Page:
On the evening of February 24, several days before the Gulf War ceasefire was signed in Safwanmarker, the Saudi Arabiamarker-based Voice of Free Iraq radio station, funded and operated by the CIA, broadcasted a message to the Iraqis telling them to rise up and overthrow Saddam. The speaker on the radio was Salah Omar al-Ali, a former member of the Ba'ath Party and the Revolutionary Command Council. Al-Ali's message urged the Iraqis to overthrow the "criminal tyrant of Iraq":

Al-Ali's radio broadcast encouraged Iraqis to "stage a revolution" and claimed that "[Saddam] will flee the battlefield when he becomes certain that the catastrophe has engulfed every street, every house and every family in Iraq."

The uprisings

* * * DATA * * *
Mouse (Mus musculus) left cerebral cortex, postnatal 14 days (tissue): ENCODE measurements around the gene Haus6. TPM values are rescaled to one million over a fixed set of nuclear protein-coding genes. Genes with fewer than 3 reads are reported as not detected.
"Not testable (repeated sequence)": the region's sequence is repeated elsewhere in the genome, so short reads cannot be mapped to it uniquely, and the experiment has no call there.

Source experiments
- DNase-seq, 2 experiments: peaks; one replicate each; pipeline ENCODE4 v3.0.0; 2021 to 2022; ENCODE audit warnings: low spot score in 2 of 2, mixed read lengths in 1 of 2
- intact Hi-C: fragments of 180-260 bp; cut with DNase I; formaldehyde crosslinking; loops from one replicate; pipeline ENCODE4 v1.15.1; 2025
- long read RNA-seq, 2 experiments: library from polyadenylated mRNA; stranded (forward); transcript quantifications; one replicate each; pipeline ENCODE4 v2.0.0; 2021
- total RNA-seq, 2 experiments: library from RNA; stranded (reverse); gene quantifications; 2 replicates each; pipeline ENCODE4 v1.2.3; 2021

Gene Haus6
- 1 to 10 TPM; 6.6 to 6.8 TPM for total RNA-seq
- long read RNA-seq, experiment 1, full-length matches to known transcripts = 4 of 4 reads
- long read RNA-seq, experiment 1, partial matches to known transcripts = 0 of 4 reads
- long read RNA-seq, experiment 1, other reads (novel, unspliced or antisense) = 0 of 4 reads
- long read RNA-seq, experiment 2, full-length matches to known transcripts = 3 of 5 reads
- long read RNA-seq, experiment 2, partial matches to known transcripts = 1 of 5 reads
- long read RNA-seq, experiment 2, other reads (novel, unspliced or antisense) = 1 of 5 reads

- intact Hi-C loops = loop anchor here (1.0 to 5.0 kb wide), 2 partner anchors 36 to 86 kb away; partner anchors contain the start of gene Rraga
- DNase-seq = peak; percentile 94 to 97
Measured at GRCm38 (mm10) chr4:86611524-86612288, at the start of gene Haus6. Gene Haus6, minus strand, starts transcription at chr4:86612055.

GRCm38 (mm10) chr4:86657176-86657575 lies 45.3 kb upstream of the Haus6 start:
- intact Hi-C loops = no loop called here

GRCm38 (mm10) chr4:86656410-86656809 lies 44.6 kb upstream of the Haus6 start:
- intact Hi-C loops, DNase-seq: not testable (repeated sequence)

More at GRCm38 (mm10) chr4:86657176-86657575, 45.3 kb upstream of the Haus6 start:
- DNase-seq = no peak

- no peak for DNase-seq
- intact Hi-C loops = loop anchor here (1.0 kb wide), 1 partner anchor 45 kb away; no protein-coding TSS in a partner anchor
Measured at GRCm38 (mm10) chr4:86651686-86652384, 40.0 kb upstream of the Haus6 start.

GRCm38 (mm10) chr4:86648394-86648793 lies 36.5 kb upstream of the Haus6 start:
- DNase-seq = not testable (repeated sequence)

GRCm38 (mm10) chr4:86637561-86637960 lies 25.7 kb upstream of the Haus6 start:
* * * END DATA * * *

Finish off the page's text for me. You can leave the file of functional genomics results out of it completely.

The turmoil began in Basra on March 1, 1991, one day after the Gulf War ceasefire, when a T-72 tank gunner returning home after Iraq's defeat in Kuwaitmarker fired a shell into a portrait of Saddam as other soldiers applauded. In Najafmarker, a demonstration near the city's great Imam Ali Mosquemarker became a gun battle between Shia deserters and Saddam's security forces; the rebels seized the shrine as Ba'ath members fled the city or were killed. The uprising spread within days to all of the largest Shia cities of southern Iraq: Karbalamarker, Hilla, Nasiriyahmarker, Amarahmarker, Samawamarker, Kut, and Diwaniya; smaller cities were also swept up in the revolt. There was also unrest in the Shiite slum of Sadr Citymarker (then-called Saddam City), in the Iraqi capital of Baghdadmarker. On the day that each city rebelled, masses of unarmed civilians and small contingents of rebels converged in the streets. They descended on government buildings shouting anti-regime and pro-Iranian slogans before staging an attack. Government forces fought back, but were either killed, captured or allowed to flee. Once in control, the rebels flung open the regime's prisons and interrogation centers and seized small caches of weapons.